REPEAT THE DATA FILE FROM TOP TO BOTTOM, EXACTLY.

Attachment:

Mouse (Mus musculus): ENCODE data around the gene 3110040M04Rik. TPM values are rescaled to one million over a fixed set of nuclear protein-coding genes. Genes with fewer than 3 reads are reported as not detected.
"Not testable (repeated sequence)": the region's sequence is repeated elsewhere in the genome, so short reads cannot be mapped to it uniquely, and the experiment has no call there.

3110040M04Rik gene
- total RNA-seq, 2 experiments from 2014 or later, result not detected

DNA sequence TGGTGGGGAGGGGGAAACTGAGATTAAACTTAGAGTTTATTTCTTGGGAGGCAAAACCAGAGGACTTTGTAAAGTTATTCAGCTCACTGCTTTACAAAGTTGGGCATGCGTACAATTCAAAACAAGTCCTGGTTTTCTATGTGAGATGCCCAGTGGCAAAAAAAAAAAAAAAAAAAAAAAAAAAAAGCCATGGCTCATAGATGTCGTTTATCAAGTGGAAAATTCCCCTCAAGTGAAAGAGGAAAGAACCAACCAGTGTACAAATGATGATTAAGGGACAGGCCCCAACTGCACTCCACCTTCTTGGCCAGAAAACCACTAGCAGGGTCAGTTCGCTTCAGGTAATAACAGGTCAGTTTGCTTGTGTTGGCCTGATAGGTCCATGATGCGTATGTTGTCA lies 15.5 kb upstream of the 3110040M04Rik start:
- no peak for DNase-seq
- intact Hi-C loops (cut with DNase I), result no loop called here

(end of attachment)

Mouse (Mus musculus): ENCODE data around the gene 3110040M04Rik. TPM values are rescaled to one million over a fixed set of nuclear protein-coding genes. Genes with fewer than 3 reads are reported as not detected.
"Not testable (repeated sequence)": the region's sequence is repeated elsewhere in the genome, so short reads cannot be mapped to it uniquely, and the experiment has no call there.

3110040M04Rik gene
- total RNA-seq, 2 experiments from 2014 or later, result not detected

DNA sequence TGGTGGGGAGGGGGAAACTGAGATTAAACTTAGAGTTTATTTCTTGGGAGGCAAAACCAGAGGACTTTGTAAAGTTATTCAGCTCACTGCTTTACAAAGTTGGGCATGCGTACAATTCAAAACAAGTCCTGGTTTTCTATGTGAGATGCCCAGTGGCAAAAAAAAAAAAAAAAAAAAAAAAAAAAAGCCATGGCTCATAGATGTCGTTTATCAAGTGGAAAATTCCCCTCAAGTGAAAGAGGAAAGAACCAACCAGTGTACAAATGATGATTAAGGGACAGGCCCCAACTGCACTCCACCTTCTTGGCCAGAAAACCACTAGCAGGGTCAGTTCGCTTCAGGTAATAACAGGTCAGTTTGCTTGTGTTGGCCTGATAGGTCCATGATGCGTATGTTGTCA lies 15.5 kb upstream of the 3110040M04Rik start:
- no peak for DNase-seq
- intact Hi-C loops (cut with DNase I), result no loop called here